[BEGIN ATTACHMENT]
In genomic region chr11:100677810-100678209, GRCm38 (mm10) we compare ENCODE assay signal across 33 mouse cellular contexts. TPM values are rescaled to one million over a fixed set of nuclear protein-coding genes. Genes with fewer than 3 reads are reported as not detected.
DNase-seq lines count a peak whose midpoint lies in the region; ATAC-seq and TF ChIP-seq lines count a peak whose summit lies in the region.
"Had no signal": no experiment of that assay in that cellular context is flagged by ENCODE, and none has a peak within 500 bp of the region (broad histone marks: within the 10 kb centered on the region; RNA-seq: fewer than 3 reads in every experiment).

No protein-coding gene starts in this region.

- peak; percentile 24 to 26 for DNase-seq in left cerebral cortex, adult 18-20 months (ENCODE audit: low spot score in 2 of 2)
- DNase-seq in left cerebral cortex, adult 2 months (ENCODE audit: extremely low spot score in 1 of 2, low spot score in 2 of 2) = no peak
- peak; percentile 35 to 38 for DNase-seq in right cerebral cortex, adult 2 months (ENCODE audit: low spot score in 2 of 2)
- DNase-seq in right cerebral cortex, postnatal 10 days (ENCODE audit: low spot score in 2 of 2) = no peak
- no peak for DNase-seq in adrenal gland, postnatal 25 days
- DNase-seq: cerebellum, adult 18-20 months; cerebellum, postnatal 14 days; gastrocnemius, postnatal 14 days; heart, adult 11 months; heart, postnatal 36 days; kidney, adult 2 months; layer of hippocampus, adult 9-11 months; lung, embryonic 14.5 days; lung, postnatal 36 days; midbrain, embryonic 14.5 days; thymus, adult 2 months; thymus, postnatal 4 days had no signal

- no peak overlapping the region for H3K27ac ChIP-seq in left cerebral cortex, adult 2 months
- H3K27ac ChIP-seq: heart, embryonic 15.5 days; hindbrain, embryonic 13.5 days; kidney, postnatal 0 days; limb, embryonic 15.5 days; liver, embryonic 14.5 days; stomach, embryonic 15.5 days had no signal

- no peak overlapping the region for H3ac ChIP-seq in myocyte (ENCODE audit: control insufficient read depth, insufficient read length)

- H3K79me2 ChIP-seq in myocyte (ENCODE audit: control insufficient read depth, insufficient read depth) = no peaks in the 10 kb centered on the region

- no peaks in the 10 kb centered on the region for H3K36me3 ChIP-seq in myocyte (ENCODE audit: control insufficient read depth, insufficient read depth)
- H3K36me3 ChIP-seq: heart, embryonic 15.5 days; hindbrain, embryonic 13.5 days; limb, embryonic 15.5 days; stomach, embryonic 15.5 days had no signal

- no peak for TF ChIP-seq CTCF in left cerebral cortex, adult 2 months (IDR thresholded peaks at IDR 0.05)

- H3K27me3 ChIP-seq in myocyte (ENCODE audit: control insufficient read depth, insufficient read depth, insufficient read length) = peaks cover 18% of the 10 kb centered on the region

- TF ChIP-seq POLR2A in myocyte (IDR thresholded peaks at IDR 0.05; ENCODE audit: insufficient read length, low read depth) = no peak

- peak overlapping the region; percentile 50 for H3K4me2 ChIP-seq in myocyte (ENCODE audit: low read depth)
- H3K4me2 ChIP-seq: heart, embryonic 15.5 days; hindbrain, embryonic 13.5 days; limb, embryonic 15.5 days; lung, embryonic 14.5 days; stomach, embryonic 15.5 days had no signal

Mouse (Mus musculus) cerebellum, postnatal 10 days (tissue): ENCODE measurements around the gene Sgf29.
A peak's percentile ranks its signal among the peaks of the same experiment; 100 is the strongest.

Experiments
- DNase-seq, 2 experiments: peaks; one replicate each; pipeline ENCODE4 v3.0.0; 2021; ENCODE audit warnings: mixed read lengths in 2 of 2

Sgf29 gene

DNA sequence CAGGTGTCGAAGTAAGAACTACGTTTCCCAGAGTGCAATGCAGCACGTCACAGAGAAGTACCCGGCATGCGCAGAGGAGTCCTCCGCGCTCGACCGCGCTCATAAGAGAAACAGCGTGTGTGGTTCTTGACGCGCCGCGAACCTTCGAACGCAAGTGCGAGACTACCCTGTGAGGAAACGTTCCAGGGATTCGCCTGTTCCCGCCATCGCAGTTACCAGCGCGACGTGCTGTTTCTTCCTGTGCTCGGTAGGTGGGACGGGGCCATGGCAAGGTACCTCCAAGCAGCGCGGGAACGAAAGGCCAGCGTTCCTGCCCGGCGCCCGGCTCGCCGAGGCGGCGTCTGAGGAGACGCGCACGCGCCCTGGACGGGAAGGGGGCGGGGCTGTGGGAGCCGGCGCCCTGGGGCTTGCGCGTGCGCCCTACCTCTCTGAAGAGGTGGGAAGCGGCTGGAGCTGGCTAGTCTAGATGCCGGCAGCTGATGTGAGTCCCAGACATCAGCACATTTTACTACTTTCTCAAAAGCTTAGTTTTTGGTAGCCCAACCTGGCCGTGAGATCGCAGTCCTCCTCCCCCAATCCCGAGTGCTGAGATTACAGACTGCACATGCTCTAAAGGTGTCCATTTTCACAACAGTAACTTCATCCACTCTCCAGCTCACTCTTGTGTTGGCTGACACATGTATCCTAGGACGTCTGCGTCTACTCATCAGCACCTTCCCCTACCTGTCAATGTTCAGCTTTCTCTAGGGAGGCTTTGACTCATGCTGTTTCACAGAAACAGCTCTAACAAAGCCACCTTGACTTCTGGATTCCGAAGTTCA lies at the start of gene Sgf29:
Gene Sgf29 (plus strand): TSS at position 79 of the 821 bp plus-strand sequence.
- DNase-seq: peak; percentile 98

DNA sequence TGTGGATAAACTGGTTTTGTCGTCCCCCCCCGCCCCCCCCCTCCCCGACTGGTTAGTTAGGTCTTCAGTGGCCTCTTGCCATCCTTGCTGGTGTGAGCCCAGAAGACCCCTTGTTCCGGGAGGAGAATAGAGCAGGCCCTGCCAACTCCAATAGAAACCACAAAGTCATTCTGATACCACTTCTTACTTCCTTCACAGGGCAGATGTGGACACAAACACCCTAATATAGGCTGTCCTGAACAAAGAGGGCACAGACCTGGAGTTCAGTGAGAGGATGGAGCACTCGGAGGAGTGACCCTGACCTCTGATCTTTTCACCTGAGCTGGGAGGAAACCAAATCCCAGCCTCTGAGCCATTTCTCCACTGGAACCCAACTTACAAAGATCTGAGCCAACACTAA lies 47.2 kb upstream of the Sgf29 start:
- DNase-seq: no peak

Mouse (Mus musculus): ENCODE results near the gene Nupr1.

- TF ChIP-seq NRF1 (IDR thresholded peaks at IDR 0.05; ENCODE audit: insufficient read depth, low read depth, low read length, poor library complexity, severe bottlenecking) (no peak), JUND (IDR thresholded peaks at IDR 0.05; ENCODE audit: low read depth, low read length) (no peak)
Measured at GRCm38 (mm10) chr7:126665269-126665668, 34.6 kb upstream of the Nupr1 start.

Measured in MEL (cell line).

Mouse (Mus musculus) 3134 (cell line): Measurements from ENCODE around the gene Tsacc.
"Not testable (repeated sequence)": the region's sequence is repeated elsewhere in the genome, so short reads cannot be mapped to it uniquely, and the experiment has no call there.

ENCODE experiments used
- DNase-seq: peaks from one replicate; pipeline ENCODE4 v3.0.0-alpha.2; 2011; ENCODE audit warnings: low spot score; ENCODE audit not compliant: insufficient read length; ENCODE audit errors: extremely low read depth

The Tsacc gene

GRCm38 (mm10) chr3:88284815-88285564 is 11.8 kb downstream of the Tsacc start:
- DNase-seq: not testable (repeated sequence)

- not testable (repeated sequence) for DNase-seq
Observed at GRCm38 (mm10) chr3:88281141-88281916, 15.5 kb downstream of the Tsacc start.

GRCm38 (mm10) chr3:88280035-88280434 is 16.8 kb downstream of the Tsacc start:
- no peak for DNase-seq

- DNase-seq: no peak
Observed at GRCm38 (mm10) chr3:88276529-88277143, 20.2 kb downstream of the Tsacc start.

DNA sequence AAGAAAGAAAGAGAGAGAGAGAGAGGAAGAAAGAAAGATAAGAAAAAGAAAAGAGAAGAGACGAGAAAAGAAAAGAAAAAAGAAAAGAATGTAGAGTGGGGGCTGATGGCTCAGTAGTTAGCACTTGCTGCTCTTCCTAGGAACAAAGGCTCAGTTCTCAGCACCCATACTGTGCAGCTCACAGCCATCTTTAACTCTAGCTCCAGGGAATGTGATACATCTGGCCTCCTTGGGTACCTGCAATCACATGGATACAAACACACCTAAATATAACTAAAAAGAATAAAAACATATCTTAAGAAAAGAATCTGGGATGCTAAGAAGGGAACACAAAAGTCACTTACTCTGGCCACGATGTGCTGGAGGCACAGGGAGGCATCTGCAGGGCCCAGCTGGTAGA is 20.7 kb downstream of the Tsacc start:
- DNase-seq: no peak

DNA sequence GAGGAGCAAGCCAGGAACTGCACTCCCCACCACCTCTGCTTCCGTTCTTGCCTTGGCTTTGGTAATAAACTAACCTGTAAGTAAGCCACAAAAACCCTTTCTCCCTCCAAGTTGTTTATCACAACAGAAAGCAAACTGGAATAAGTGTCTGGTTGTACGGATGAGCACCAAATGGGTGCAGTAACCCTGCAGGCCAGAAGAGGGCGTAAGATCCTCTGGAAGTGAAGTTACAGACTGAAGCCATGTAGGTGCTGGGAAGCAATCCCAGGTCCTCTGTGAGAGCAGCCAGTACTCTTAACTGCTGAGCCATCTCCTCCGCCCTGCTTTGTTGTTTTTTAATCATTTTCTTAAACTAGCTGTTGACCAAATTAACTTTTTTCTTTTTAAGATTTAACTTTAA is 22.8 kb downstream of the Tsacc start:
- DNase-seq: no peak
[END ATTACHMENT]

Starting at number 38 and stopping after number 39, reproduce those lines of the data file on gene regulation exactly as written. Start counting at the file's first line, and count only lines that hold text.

ENCODE experiments used
- DNase-seq: peaks from one replicate; pipeline ENCODE4 v3.0.0-alpha.2; 2011; ENCODE audit warnings: low spot score; ENCODE audit not compliant: insufficient read length; ENCODE audit errors: extremely low read depth